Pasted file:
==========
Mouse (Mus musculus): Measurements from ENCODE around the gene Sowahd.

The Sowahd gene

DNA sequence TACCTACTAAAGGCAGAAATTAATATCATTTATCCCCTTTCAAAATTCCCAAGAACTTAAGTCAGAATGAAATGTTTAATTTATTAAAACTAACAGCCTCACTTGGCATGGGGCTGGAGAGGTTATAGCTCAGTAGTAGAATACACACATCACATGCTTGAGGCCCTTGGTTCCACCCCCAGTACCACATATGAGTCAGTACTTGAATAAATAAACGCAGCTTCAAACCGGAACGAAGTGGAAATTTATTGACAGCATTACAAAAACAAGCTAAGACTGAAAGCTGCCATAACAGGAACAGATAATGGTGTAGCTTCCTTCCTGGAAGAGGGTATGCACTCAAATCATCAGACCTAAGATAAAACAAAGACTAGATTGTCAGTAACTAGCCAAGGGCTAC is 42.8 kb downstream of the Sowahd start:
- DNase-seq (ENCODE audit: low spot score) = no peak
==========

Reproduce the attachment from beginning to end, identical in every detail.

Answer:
Mouse (Mus musculus): Measurements from ENCODE around the gene Sowahd.

The Sowahd gene

DNA sequence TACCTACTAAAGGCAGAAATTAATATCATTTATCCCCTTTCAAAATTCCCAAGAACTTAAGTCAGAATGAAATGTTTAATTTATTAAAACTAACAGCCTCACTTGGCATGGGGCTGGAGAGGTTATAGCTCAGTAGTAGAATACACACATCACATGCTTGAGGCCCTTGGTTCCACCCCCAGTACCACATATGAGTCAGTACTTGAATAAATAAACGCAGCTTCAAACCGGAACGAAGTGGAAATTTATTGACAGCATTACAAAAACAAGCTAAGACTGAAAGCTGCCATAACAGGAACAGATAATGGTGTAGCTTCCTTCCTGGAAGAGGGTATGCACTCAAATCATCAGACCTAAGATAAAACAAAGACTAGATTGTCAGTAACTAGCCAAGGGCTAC is 42.8 kb downstream of the Sowahd start:
- DNase-seq (ENCODE audit: low spot score) = no peak